Palliative care services provide expert help to people coping with the symptoms and side effects of cancer (including pain). They concentrate on helping improve the wellbeing and quality of life for people with cancer. These services are provided by specialist palliative care professionals, including doctors and nurses, either in hospitals, hospices or the patient’s own home.
It isn't always realised that people with cancer can benefit from palliative care services from diagnosis onwards. Some palliative care services are provided by the NHS, some by charities, or a combination of both. For more information on palliative care services please visit our main Palliative care section.
The majority of hospitals have a Hospital Palliative Care Team. The team provide an advisory service providing specialist assessment and advice on the management of a range of issues that people with cancer, their relatives, and carers may face. These can include easing physical symptoms, helping people come to term with bad news, talking through treatment options, and helping you and your family plan future care.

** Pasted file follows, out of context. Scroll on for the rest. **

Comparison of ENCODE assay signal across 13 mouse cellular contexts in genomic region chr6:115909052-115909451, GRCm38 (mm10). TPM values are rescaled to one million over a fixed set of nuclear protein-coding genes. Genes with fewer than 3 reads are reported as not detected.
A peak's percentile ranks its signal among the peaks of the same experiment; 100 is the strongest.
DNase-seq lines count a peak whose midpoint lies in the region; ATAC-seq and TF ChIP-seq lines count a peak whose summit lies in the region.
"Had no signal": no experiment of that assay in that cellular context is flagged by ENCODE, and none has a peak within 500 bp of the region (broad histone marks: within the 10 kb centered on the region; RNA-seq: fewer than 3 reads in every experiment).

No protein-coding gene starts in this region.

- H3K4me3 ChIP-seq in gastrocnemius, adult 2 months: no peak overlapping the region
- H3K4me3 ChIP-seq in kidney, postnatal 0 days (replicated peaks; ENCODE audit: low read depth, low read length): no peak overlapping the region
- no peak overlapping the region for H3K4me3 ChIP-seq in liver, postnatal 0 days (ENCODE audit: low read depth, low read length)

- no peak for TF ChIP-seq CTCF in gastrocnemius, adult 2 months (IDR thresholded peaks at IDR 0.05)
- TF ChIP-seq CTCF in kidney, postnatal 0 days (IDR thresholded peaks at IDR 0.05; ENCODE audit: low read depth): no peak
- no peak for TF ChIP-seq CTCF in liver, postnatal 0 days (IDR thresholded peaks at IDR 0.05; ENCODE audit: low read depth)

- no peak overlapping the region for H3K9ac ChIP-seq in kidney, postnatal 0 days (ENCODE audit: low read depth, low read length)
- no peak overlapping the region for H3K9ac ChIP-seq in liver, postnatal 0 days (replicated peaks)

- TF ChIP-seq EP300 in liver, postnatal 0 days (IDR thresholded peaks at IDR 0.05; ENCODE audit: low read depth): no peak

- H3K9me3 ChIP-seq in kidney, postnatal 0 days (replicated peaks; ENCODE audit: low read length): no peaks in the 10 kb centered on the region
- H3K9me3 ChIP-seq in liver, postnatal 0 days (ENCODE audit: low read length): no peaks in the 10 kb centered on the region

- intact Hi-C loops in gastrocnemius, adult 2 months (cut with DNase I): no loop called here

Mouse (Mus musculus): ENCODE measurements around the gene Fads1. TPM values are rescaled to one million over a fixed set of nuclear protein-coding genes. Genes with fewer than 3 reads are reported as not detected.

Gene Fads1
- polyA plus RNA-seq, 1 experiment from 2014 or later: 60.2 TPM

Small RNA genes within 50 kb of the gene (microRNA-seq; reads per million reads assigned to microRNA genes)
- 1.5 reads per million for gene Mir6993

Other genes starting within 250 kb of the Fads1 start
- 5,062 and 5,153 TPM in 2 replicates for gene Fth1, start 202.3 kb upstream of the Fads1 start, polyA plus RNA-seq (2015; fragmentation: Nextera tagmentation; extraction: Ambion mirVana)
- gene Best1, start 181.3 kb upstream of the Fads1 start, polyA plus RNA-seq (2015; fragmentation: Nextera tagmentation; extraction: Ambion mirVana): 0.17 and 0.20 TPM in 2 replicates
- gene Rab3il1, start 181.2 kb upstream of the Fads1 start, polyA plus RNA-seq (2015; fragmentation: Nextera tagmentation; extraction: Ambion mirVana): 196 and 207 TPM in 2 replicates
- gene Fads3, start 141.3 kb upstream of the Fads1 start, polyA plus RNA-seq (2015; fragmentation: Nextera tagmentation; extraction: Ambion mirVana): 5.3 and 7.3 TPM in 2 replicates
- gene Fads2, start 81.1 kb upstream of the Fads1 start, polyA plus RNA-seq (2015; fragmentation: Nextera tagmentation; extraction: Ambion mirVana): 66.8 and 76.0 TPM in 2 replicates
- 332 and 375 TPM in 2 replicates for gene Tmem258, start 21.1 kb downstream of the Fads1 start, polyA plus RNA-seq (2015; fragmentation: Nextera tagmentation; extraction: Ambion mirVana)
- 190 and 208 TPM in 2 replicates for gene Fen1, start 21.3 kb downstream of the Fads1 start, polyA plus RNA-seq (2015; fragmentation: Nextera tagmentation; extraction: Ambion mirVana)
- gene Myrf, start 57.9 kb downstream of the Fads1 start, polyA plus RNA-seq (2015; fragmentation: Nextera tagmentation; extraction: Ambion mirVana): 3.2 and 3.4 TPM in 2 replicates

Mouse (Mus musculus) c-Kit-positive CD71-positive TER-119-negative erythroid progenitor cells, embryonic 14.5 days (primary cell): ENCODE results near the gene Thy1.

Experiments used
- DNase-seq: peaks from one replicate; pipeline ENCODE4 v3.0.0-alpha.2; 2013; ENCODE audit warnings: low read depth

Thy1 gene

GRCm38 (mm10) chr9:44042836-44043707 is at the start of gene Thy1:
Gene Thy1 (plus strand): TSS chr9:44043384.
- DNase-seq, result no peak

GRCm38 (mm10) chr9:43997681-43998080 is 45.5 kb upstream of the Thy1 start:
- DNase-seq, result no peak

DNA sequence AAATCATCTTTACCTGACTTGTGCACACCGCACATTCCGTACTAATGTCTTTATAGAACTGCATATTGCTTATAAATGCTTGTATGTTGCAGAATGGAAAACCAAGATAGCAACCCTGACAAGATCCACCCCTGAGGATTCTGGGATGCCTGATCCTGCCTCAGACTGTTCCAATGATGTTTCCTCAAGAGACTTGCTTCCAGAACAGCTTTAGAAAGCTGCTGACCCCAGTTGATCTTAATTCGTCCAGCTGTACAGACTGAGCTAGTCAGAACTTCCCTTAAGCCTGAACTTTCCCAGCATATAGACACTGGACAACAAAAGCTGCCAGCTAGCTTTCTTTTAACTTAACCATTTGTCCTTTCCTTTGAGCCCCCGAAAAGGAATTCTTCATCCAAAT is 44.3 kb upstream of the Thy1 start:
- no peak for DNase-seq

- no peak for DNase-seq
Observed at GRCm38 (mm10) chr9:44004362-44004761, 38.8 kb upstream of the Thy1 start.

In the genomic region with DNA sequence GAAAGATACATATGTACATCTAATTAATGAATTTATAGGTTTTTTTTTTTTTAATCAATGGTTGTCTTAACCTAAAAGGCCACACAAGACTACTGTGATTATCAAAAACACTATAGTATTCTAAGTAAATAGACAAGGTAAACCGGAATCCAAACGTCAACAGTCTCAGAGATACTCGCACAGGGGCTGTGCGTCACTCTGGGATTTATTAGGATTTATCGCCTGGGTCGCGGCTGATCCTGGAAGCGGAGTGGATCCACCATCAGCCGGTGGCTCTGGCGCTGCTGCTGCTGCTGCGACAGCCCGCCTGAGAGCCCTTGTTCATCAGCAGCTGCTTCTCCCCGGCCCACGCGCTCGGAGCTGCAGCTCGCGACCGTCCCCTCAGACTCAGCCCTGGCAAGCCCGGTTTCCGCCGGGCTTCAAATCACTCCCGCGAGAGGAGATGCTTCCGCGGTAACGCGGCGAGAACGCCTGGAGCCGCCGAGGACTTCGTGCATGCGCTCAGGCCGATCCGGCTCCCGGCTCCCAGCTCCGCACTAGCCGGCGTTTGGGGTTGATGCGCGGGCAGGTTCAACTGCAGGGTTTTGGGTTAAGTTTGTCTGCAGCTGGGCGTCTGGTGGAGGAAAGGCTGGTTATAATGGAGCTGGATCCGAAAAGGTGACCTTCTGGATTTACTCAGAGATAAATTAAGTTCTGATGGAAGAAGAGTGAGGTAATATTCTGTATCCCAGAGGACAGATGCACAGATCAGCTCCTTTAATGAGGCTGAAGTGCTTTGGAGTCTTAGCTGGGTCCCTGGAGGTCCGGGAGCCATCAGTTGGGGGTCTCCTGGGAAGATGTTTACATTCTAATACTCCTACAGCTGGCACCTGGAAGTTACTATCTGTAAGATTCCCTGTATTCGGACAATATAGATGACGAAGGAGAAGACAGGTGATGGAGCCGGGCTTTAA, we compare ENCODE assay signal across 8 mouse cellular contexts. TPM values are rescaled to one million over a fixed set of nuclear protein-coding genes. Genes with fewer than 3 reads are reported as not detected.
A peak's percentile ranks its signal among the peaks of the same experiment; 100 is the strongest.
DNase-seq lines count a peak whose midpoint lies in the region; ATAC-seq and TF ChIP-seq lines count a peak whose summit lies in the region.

Hospices provide palliative care services for people with cancer who need more intensive periods of assessment or care, and for when their families need a break. A person with cancer may be admitted as as inpatient, but there are also day hospices where they just go for the day.
Some hospices provide ‘hospice at home’ services. Hospice care can be a very important part of care when someone is dying, whether they choose to die at home or in a hospice. Other services such as befriending and counselling may be provided by a hospice, as well as complementary therapies such as reflexology, massage, etc. Hospice care services are provided by the NHS or by charities. Charity funded hospices may have a percentage of funding from the NHS.
You can find more informaiton about hospices in our main palliative care section.